To say that a house is more than a physical shelter against the elements is simply pointing out the obvious. Houses are in many ways at the heart of social and cultural life, both in non-modern societies and in present-day, western society; they ‘constitute culturally significant space of the highest order’.¹ In contemporary northwestern Europe houses are embedded in a web of diverse notions including home, family, privacy, investment, status and the like. The significance of houses in other societies may well be based on wholly different ideas, but houses are never socially or symbolically neutral. Le Roy Ladurie notes...

  7. 4 Local communities and the organisation of the landscape
    (pp. 109-198)

    In many languages there are multiple terms to describe basic groups of rural dwellings, units in which most of the population of agricultural societies lives. Some terms have a meaning that stresses the geographical, others the social aspects (for example settlement versus community), although typically a combination of social, spatial or other contents is implied (hamlet, village, parish etc.). These are often primary organising features – although never the only one – of the larger bodies of societies. They are central elements in the construction of people’s identities, in the transmission of ideas and values, and in the organisation of...

  8. 5 Micro-regional and regional patterns of habitation, demography and land use
    (pp. 199-234)

    Having discussed households and local communities in the previous chapters, in this chapter I will address settlement patterns and subsistence strategies in relation to changing environmental conditions. A related issue for attention concerns long-term demographic trends. My objective is to link the settlement territories that remained rather abstract in the previous chapter to their landscape context, the physical landscape, that is, of soils and topography, and of vegetation, agricultural potential and limitations.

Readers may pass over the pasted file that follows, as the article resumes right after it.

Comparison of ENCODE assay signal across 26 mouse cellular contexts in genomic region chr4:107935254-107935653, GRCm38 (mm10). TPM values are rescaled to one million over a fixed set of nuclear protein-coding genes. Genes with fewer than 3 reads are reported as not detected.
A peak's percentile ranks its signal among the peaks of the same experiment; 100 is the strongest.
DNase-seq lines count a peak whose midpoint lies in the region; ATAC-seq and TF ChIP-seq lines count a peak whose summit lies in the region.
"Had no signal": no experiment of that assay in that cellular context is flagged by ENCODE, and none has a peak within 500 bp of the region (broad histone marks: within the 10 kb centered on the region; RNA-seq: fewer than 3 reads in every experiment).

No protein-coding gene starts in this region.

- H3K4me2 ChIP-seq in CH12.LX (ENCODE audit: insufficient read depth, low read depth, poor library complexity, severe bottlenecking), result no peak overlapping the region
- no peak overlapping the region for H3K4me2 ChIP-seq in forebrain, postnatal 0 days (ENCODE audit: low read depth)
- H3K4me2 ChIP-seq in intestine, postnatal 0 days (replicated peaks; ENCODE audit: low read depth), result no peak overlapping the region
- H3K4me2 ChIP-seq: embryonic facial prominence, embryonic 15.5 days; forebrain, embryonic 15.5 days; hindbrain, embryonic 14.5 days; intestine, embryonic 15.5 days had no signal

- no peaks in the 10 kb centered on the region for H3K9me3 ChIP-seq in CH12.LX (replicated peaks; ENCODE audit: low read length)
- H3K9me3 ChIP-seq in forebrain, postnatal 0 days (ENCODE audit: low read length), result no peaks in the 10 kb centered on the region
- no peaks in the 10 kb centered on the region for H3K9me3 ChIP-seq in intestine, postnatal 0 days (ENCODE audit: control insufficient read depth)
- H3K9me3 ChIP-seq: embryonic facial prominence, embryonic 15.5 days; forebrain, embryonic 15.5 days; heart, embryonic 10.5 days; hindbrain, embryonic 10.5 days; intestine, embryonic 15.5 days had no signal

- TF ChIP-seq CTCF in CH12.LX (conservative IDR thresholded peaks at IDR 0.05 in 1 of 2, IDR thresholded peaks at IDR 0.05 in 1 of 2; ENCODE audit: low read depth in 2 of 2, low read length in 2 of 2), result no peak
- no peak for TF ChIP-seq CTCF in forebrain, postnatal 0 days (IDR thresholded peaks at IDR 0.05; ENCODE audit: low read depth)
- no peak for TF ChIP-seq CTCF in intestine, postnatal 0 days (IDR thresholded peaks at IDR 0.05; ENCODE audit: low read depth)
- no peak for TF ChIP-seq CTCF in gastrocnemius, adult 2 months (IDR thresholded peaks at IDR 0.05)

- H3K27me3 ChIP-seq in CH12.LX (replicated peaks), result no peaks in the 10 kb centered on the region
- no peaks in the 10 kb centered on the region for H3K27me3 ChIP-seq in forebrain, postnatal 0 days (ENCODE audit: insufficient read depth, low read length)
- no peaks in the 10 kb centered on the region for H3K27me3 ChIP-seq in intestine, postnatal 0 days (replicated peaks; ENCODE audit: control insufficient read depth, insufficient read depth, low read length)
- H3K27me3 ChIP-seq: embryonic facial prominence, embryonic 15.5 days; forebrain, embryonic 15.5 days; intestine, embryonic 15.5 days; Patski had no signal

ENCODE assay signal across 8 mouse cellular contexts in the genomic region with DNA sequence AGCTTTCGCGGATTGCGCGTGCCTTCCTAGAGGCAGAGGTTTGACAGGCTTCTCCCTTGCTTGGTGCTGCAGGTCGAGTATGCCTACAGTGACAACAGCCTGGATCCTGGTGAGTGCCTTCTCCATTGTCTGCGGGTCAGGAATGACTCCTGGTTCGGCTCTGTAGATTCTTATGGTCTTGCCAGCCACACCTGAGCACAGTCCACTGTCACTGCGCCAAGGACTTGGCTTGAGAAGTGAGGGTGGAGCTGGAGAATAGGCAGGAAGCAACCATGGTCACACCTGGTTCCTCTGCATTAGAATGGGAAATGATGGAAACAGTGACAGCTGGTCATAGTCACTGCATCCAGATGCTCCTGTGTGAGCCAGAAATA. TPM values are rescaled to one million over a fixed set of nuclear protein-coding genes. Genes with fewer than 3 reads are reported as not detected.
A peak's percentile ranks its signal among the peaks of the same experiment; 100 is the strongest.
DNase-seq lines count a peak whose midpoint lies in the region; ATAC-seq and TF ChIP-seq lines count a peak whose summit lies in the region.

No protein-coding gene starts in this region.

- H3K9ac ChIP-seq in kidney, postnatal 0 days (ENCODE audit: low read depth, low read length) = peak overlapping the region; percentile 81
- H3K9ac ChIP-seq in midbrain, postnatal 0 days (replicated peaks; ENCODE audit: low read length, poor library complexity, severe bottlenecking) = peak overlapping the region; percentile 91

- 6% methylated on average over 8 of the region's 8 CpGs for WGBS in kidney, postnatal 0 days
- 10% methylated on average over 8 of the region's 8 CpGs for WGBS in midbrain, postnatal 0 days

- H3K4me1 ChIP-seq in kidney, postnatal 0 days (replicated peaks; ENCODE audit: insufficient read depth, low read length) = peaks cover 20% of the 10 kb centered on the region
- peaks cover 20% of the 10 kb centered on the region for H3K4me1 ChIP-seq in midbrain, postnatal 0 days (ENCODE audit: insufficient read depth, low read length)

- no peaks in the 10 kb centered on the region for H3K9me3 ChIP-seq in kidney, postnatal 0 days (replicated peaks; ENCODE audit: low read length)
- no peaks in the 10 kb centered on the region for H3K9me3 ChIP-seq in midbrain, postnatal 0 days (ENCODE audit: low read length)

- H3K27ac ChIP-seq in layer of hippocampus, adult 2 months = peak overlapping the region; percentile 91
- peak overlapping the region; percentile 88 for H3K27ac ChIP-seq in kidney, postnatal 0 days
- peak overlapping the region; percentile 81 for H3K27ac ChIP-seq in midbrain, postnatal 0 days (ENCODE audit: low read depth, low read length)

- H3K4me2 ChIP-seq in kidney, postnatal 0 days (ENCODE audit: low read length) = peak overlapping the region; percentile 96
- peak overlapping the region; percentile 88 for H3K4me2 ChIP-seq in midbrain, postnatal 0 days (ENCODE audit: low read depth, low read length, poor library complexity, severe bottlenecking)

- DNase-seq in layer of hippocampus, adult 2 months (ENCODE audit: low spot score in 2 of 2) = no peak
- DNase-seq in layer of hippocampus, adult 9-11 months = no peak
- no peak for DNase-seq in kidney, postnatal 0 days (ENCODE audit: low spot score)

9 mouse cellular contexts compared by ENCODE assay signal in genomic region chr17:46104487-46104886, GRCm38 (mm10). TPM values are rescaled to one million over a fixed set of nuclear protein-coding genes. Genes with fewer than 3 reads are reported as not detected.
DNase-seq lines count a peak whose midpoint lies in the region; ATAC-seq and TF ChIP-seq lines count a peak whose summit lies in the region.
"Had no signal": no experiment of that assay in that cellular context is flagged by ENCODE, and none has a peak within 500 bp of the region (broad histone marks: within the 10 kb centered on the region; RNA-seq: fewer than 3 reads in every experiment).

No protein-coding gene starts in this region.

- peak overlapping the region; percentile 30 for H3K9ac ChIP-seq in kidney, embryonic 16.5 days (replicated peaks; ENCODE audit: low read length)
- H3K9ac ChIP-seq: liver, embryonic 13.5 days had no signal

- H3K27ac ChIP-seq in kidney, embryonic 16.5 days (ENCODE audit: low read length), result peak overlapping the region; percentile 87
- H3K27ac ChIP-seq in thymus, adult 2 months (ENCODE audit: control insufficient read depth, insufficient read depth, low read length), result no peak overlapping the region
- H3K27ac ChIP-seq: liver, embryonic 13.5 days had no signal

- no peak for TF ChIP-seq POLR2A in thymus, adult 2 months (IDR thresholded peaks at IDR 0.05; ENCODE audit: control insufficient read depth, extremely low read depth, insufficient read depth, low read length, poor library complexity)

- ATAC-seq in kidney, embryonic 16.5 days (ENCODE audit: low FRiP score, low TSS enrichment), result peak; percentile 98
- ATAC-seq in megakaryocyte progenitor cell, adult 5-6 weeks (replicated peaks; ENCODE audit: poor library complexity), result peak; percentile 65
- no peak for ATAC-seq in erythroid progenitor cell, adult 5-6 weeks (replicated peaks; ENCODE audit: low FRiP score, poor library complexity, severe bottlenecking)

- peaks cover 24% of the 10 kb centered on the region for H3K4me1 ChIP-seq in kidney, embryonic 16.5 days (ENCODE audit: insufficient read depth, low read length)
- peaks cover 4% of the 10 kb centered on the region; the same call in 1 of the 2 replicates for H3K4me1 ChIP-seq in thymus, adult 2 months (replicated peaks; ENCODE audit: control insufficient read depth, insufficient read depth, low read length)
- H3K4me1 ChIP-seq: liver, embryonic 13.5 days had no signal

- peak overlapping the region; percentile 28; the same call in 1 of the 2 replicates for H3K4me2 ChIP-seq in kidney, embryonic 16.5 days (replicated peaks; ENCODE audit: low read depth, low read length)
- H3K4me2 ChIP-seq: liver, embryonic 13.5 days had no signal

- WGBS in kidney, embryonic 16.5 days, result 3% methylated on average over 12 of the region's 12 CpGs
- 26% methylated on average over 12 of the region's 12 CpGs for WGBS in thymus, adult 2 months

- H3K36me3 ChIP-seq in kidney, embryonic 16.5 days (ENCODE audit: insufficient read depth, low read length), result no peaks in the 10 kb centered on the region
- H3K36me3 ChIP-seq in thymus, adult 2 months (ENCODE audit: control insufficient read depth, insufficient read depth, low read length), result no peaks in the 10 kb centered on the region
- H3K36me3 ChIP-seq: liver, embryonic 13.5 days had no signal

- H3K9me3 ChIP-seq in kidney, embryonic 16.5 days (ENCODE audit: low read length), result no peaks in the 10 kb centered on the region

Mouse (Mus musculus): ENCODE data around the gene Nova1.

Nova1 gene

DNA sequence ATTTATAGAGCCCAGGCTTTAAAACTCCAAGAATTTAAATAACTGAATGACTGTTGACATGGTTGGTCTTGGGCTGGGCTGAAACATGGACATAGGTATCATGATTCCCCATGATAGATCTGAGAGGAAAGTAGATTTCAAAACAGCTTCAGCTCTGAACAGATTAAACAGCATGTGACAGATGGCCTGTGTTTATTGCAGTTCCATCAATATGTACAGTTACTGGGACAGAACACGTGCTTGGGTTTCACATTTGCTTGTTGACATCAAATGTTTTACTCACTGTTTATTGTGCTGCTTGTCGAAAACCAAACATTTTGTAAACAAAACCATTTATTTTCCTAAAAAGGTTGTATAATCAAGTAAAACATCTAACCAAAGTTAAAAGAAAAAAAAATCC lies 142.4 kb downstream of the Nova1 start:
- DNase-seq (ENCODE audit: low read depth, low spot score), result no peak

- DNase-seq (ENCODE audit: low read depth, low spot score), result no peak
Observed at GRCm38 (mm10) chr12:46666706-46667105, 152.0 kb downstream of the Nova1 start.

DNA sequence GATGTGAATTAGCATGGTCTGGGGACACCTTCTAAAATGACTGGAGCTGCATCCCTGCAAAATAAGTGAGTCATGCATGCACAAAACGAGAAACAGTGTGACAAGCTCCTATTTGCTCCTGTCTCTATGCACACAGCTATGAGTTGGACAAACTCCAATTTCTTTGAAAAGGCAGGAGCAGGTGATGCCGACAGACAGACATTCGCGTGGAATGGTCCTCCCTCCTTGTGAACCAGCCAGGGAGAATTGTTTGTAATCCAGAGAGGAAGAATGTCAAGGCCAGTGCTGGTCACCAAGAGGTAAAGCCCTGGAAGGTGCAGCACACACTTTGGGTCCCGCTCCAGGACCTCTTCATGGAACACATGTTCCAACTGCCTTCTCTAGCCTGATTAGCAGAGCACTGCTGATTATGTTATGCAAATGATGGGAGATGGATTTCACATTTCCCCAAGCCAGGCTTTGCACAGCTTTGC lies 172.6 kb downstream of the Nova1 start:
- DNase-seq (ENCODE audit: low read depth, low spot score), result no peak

Agricultural systems and environmental change are usually studied in specialised sub-disciplines of archaeology, using soils and botanical and faunal remains as their main sources of information. In contrast,...

  9. 6 Landscape, identity and community in the first millennium BC
    (pp. 235-254)

    In this chapter I wish to return to the main themes that have been explored in this study: landscape, the construction of local social identities, and the distribution and representation of claims to land. In several ways it is intended as a synthesis. In the preceding chapters, an analytical separation was made between several social levels and between spatial scales. The house and household were treated in relative isolation from the local community and settlement territory, and local communities were not viewed in relation to each other until the chapter on micro-regional habitation and land use patterns. It could be...

  10. ABBREVIATIONS
    (pp. 255-255)
  11. REFERENCES
    (pp. 255-286)
  12. APPENDIX I MEUSE-DEMER-SCHELDT REGION. DISTRIBUTION OF URNFIELDS
    (pp. 287-290)
  13. APPENDIX 2 CATALOUGE OF URNFIELDS
    (pp. 291-298)
  14. INDEX OF GEOGRAPHICAL NAMES
    (pp. 299-306)